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From my example program, it looks like it does call the destructors in both the cases. At what point does it call the destructors for global and class-static variables since they should be allocated in the data section of the program stack?

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From § 3.6.3 of the C++03 standard:

Destructors (12.4) for initialized objects of static storage duration (declared at block scope or at namespace scope) are called as a result of returning from main and as a result of calling exit (18.3). These objects are destroyed in the reverse order of the completion of their constructor or of the completion of their dynamic initialization. If an object is initialized statically, the object is destroyed in the same order as if the object was dynamically initialized. For an object of array or class type, all subobjects of that object are destroyed before any local object with static storage duration initialized during the construction of the sub- objects is destroyed.

Furthermore, § 9.4.2 7 states:

Static data members are initialized and destroyed exactly like non-local objects (3.6.2, 3.6.3).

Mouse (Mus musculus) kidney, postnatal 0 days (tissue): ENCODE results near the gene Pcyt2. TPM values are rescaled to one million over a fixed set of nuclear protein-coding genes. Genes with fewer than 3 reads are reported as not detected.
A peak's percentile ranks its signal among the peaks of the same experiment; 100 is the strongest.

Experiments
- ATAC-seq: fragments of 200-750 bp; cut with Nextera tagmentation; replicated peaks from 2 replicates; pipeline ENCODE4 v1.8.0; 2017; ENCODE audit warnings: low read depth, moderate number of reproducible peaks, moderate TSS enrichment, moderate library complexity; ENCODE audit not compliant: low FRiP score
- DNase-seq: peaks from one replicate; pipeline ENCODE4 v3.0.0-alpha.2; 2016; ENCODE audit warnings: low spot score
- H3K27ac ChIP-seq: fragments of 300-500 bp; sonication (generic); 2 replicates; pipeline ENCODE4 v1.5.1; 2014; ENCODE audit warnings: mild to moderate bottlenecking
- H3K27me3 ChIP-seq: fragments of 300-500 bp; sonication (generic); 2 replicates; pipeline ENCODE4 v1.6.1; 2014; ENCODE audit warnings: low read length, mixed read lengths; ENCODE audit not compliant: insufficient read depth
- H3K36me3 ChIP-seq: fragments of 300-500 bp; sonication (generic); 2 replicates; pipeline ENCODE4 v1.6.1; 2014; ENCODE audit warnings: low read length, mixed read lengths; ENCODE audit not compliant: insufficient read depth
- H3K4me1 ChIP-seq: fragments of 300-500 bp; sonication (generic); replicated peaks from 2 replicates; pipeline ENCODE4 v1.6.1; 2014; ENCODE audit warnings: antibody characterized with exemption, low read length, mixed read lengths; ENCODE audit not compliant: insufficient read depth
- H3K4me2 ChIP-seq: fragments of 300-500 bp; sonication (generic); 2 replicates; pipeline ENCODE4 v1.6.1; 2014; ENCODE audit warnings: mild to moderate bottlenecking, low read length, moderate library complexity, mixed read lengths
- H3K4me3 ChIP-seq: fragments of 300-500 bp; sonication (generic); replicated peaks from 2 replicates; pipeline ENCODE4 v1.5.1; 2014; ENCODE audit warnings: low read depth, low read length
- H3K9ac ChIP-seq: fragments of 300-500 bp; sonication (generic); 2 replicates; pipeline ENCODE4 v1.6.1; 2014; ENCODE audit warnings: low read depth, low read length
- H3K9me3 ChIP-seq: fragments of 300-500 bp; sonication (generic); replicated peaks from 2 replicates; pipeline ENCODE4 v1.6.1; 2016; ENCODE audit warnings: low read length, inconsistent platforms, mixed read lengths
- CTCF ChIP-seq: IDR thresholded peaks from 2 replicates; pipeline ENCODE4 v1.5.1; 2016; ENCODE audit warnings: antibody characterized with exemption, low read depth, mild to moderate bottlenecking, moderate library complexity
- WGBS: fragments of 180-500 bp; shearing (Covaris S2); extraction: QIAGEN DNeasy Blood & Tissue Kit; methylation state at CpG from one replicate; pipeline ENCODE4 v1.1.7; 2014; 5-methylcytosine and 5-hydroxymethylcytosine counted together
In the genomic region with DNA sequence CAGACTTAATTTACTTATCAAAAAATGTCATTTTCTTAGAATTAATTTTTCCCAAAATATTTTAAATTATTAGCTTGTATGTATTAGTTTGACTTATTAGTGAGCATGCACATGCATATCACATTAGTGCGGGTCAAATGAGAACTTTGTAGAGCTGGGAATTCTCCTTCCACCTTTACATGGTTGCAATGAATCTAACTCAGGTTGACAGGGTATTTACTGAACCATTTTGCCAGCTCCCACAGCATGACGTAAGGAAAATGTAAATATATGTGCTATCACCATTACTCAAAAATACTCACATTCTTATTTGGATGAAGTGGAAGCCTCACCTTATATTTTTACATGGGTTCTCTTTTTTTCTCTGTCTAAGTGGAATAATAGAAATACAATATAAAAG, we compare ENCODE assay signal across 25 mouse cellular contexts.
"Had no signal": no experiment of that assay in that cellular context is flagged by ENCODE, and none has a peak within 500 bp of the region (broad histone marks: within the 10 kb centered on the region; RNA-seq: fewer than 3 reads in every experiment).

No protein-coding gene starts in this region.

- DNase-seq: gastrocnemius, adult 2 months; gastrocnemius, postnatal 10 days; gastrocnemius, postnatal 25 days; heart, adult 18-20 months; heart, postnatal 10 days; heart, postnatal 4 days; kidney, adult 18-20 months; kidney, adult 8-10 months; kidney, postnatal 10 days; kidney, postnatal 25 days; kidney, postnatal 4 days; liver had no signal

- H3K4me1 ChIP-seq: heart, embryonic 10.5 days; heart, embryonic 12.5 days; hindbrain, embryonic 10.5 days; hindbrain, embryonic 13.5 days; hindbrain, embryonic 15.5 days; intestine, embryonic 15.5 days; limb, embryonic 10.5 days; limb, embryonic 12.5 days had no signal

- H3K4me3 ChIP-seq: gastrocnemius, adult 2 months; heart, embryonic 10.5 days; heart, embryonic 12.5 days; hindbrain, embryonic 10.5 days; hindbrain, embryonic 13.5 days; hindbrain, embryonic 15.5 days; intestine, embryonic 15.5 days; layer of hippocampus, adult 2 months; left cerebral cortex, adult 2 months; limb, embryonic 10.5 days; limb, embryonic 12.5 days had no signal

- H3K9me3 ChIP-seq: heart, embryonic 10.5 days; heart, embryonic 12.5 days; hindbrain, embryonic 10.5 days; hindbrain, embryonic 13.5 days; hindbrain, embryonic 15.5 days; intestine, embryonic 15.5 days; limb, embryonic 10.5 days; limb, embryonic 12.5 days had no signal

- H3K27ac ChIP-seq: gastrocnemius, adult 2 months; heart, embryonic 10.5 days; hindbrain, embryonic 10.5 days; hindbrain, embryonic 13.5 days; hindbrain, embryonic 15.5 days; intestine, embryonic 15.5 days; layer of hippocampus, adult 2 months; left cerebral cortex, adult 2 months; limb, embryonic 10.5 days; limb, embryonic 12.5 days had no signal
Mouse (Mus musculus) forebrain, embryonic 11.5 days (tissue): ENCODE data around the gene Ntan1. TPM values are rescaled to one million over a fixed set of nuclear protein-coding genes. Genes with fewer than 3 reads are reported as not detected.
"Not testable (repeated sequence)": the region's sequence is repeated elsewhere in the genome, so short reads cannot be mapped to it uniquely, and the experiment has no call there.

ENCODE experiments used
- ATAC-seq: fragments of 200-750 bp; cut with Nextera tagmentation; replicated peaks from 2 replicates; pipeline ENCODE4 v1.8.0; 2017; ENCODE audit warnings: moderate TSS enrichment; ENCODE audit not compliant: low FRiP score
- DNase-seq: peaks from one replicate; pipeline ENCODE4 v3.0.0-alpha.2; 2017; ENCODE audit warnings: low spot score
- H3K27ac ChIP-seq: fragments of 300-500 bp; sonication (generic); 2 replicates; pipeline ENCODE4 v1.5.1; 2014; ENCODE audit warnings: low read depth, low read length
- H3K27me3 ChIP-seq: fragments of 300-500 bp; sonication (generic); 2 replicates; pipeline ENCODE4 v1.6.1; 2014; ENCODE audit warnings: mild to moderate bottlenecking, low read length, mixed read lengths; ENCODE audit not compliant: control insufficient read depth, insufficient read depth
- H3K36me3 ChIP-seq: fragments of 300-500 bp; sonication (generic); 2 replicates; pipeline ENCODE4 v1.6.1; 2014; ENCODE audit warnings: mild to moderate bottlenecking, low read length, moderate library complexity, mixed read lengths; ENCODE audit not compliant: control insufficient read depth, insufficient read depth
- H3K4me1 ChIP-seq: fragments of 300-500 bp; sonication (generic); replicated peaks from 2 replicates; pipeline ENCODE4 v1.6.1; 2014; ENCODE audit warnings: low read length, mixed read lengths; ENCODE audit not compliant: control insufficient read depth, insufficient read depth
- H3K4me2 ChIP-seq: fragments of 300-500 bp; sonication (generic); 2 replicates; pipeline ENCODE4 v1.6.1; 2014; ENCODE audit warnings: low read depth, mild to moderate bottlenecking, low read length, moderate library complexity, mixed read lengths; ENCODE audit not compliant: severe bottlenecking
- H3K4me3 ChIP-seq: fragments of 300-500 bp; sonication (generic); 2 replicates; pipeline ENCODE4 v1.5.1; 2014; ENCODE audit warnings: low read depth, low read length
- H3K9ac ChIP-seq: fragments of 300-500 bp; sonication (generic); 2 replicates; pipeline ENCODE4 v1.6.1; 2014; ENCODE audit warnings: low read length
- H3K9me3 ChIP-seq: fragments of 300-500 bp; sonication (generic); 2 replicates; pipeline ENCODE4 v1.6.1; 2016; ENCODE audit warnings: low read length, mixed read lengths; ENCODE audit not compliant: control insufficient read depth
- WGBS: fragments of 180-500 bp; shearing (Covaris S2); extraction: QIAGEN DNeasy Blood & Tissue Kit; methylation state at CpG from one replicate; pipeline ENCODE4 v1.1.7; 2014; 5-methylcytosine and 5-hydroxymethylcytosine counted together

However, if a destructor has no observable behavior, it may not be invoked. Terry Mahaffey details this in his answer to "Is a C++ destructor guaranteed not to be called until the end of the block?" .

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Just as an observation: Visual C++ 2010 seems to ignore this standard (among others). I couldn't catch the breakpoint in a test destructor. See: pastebin.com/sCMFYhzZ –  progician Dec 7 '11 at 11:46
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@progician: did the destructor have observable behavior? It's possible that VC++ '10 was allowed to elide the destructor call. Try printing a prompt then reading input, or opening a file & writing to it in the destructor. –  outis Dec 7 '11 at 12:29
    
... Of course, I wouldn't be too surprised if VC++ ignored the standard. –  outis Dec 7 '11 at 12:46
    
FWIW I was having exactly this problem with VS2008SP1. Added a printf, still no function. This is issueful, as I'm trying to call curl_global_cleanup() as per their documentation. –  Mark McKenna Apr 13 '12 at 19:36

Somewhere after "main"

(you can't know or rely on the exact order in which they are called)

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It happens before std::cout is destroyed. I.e. you can print stuff there. –  MSalters Feb 5 '10 at 11:50

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